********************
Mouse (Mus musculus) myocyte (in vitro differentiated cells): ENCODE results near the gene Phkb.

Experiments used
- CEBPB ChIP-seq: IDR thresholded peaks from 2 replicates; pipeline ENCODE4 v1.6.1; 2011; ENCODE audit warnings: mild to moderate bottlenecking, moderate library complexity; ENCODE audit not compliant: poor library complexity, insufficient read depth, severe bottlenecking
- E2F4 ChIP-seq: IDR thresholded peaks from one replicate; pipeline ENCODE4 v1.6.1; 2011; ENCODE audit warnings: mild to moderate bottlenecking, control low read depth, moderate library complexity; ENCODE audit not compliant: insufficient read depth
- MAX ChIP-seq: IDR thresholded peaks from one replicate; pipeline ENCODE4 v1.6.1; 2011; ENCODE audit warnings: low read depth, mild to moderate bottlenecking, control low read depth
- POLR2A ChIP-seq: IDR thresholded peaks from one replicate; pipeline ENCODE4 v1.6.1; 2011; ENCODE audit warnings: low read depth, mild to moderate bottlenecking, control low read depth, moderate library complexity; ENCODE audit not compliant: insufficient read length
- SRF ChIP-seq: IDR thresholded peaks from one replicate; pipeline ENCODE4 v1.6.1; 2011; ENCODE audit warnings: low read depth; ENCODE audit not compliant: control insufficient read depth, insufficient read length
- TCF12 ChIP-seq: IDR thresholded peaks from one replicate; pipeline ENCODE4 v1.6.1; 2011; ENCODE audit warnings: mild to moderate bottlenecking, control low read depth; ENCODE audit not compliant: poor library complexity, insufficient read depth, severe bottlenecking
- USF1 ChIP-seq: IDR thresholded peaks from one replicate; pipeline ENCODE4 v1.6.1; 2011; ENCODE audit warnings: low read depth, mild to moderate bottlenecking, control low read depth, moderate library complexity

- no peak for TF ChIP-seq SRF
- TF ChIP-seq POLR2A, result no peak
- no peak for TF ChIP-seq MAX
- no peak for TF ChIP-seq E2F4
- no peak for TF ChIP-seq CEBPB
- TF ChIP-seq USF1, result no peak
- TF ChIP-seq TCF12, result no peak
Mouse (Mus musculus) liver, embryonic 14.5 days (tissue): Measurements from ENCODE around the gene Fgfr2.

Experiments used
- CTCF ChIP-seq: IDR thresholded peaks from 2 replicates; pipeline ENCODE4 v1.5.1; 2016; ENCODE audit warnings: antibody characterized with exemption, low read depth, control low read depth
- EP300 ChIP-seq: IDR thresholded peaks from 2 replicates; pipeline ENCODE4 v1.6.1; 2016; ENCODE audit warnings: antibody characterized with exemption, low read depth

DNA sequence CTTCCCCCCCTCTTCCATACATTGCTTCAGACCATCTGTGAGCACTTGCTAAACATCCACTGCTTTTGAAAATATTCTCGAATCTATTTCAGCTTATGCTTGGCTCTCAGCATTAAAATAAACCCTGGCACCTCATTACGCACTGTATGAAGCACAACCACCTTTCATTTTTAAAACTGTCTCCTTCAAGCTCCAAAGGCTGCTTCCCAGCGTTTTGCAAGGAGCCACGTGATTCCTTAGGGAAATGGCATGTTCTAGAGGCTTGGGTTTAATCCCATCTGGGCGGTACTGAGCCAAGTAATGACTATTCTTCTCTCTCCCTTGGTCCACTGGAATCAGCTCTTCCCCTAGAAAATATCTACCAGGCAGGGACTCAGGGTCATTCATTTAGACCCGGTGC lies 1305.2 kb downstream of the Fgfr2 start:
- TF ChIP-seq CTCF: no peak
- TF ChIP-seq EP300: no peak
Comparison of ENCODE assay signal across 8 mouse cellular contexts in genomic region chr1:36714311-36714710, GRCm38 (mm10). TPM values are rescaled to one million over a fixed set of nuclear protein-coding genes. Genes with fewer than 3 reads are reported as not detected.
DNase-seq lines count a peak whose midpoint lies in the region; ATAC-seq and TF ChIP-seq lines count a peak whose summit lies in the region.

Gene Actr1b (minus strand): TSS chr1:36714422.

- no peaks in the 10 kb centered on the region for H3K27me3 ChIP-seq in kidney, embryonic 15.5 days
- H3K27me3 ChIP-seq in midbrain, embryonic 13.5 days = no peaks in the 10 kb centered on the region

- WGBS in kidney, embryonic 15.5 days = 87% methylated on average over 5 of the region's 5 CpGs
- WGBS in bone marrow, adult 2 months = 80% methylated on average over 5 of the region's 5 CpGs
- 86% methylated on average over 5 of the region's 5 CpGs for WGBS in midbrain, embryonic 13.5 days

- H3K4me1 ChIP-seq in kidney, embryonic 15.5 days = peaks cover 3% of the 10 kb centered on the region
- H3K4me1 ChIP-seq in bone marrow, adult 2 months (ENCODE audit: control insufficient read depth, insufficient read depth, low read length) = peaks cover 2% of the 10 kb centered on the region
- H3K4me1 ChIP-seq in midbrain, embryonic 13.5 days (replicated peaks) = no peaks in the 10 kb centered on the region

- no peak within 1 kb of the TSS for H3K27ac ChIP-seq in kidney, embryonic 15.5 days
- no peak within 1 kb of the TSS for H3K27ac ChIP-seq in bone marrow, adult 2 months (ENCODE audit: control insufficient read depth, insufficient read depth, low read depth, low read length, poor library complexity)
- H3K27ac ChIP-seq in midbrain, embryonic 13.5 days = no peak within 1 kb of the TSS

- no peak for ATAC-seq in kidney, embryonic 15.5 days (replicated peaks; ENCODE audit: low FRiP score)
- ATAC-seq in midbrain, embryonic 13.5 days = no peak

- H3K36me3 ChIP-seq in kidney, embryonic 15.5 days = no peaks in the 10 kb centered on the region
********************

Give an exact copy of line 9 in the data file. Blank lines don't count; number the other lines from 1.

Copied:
- USF1 ChIP-seq: IDR thresholded peaks from one replicate; pipeline ENCODE4 v1.6.1; 2011; ENCODE audit warnings: low read depth, mild to moderate bottlenecking, control low read depth, moderate library complexity